The University of Iowa

Find Books for Teens for Use at School or at Home With a Young Adult Literature Guide

Teen browsing books at book store

For teens looking for a book to read or caregivers or educators looking for a book to recommend, the Young Adult Literature Guide has book summaries, instructional suggestions, and more.

By:  

Sean Thompson

Communications Specialist, Iowa Reading Research Center

Posted on: August 25, 2020

In order to help families, teens, and educators as they read books in the classroom and at home, we published the Iowa Reading Research Center’s Young Adult Literature Guide (see Supplemental Materials for Families). The books recommended and described in this guide can be used for a variety of purposes to complete or supplement the reading instruction provided by schools.

Young Adult Literature Guide Features

The guide was developed by Iowa Reading Research Center Director Dr. Deborah K. Reed and features over 20 books she chose to initiate what we hope will be a regularly updated resource. For this first edition, Reed selected older books published between 1974 and 2003. Given how quickly new young adult literature is brought to market, these books that have been around longer may have been missed by current teens. They are still relevant and captivating reads today, and some have been made into recently released feature films. The suggestions that accompany the book descriptions demonstrate how young adult literature can contribute both to home learning in the near term and classroom learning for the long term.

Genres Covered in the Guide

  • Realistic Fiction
  • Nonfiction
  • Short Story Collections
  • Poetry
  • Traditional Literature
  • Historical Fiction
  • Fantasy/Science Fiction

Information About Each Book Recommended in the Guide

  • Summary: Users can get an overview of the story, which can help them decide if the book is of interest to them.
  • Reading difficulty grade level: A grade-level number based on difficulty of the text.
  • Interest grade level: Apart from the text’s difficulty, a grade-level number for what ages the book might it be most interesting for.
  • Awards: A listing of accolades the book has received.
  • Caution* (selected books): Any precautionary advice regarding mature or controversial themes.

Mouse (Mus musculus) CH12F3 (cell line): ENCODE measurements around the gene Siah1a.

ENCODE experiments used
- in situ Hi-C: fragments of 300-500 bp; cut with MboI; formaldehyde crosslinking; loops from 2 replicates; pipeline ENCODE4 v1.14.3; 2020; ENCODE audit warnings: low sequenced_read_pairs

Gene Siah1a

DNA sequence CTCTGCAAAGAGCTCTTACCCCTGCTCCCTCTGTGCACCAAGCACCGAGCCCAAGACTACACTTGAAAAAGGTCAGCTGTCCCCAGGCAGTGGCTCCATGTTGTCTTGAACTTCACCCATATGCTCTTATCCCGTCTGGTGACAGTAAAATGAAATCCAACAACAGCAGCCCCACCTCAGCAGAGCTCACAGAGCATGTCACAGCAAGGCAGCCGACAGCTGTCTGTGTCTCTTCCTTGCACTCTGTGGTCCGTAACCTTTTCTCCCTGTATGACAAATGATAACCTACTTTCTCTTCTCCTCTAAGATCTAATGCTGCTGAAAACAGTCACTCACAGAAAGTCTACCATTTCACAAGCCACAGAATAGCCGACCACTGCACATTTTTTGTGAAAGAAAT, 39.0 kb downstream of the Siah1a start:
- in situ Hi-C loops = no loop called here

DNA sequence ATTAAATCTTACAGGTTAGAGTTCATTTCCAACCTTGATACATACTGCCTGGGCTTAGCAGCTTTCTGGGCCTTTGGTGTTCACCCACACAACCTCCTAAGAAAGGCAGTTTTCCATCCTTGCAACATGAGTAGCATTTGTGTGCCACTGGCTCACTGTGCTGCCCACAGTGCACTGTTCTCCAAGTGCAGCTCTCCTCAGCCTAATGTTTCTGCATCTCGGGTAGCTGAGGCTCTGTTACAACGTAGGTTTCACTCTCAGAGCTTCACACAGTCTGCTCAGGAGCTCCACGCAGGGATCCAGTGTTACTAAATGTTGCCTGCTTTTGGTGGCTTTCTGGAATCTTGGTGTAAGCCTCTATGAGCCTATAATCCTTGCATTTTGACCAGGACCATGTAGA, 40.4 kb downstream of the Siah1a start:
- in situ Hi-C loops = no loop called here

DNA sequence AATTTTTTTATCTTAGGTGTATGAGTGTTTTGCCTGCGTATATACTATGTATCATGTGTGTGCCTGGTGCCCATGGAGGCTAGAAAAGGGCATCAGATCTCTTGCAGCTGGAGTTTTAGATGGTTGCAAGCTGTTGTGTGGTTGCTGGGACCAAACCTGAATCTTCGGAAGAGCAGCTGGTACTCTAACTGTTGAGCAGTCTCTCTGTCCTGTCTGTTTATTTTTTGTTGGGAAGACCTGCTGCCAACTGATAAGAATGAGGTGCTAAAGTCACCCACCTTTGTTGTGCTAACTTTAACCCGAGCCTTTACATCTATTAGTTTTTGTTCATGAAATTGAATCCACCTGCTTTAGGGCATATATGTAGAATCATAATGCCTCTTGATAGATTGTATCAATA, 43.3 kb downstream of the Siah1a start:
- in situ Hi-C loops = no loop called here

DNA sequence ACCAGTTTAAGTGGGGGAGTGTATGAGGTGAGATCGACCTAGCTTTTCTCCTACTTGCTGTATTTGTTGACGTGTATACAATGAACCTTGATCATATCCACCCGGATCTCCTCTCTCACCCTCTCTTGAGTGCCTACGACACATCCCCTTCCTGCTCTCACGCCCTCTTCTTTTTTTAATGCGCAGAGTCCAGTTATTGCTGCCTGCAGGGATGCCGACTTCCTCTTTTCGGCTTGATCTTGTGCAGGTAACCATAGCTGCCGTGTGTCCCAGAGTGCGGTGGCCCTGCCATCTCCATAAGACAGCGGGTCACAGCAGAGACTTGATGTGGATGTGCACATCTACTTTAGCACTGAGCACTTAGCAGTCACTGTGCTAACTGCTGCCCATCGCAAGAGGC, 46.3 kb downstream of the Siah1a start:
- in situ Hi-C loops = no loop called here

• Major themes: A listing of the major underlying ideas or universal values.
  • Instructional information*: Suggested ways that a teacher or caregiver could implement additional instruction about aspects of the book (deeper analysis of the story, topic, themes, writer’s craft, etc.).
  • Related*: Other reads related to the book that may be of interest.
  • Other information*: Links to web pages and articles that provide additional information and discussion of the topics and themes in the book.

*Available for selected books in the guide.

Finding a Next Read

Each recommendation was thoughtfully made with literacy learning in mind. Families and educators can use the guide to help adolescents find books for an independent read or to use as a springboard for further learning.

Teens and tweens are more than welcome to use the guide as well! However, some of the information about each book could undermine a later lesson, such as identifying the themes that already are listed in the guide. Therefore, it will be important to think about the best ways to use the guide.

Though you have likely heard of some of the books in the guide, others will not be familiar to you, and that is okay. The uniqueness of some of the choices could be perfect for the teen who has read through the popular titles that frequent most other recommended book lists for this age range.

Several of the books listed are widely available as eBooks that library card holders can borrow from their local library. Many libraries use OverDrive, which you can search here or from your library’s website. 

Selecting the next book to dive into can be difficult for readers of any age. This guide will help you and your teens or tweens find books that match their interest and motivate them to keep reading during the school year or during time away from the classroom.

Supplemental Materials for Families

PDF iconYoung Adult Literature Guide – For Books Published 1974–2003

This guide developed by Iowa Reading Research Center Director Dr. Deborah K. Reed includes over 20 recommended books with summaries, difficulty level and interest level ratings, instructional information, sources of information related to the book, and more.


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